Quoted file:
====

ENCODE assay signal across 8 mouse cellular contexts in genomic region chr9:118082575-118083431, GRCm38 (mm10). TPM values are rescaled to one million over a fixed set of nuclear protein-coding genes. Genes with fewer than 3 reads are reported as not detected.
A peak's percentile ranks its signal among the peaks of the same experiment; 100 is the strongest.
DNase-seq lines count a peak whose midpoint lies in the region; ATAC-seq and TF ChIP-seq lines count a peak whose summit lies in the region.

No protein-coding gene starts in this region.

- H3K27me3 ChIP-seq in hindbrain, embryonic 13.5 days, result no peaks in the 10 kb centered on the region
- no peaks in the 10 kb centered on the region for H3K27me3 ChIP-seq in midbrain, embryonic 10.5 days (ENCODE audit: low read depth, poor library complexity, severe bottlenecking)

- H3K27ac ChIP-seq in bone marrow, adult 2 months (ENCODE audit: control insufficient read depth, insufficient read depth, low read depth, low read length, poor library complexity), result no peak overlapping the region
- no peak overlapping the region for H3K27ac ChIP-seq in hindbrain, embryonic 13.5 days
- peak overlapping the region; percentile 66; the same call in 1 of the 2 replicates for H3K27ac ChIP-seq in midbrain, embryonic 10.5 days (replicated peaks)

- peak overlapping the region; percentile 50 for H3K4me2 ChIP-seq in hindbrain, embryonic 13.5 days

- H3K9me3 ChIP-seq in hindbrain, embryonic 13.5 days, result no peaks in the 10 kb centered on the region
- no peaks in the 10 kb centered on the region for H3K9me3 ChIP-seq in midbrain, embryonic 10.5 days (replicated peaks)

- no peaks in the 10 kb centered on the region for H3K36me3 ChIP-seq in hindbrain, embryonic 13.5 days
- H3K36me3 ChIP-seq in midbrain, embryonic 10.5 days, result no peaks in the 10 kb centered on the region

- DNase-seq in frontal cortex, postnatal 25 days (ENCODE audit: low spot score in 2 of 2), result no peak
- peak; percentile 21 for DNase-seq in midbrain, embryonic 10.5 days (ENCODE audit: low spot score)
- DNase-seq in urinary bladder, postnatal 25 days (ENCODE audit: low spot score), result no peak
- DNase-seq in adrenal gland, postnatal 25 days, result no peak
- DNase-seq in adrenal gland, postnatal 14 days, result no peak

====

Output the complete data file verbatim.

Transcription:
ENCODE assay signal across 8 mouse cellular contexts in genomic region chr9:118082575-118083431, GRCm38 (mm10). TPM values are rescaled to one million over a fixed set of nuclear protein-coding genes. Genes with fewer than 3 reads are reported as not detected.
A peak's percentile ranks its signal among the peaks of the same experiment; 100 is the strongest.
DNase-seq lines count a peak whose midpoint lies in the region; ATAC-seq and TF ChIP-seq lines count a peak whose summit lies in the region.

No protein-coding gene starts in this region.

- H3K27me3 ChIP-seq in hindbrain, embryonic 13.5 days, result no peaks in the 10 kb centered on the region
- no peaks in the 10 kb centered on the region for H3K27me3 ChIP-seq in midbrain, embryonic 10.5 days (ENCODE audit: low read depth, poor library complexity, severe bottlenecking)

- H3K27ac ChIP-seq in bone marrow, adult 2 months (ENCODE audit: control insufficient read depth, insufficient read depth, low read depth, low read length, poor library complexity), result no peak overlapping the region
- no peak overlapping the region for H3K27ac ChIP-seq in hindbrain, embryonic 13.5 days
- peak overlapping the region; percentile 66; the same call in 1 of the 2 replicates for H3K27ac ChIP-seq in midbrain, embryonic 10.5 days (replicated peaks)

- peak overlapping the region; percentile 50 for H3K4me2 ChIP-seq in hindbrain, embryonic 13.5 days

- H3K9me3 ChIP-seq in hindbrain, embryonic 13.5 days, result no peaks in the 10 kb centered on the region
- no peaks in the 10 kb centered on the region for H3K9me3 ChIP-seq in midbrain, embryonic 10.5 days (replicated peaks)

- no peaks in the 10 kb centered on the region for H3K36me3 ChIP-seq in hindbrain, embryonic 13.5 days
- H3K36me3 ChIP-seq in midbrain, embryonic 10.5 days, result no peaks in the 10 kb centered on the region

- DNase-seq in frontal cortex, postnatal 25 days (ENCODE audit: low spot score in 2 of 2), result no peak
- peak; percentile 21 for DNase-seq in midbrain, embryonic 10.5 days (ENCODE audit: low spot score)
- DNase-seq in urinary bladder, postnatal 25 days (ENCODE audit: low spot score), result no peak
- DNase-seq in adrenal gland, postnatal 25 days, result no peak
- DNase-seq in adrenal gland, postnatal 14 days, result no peak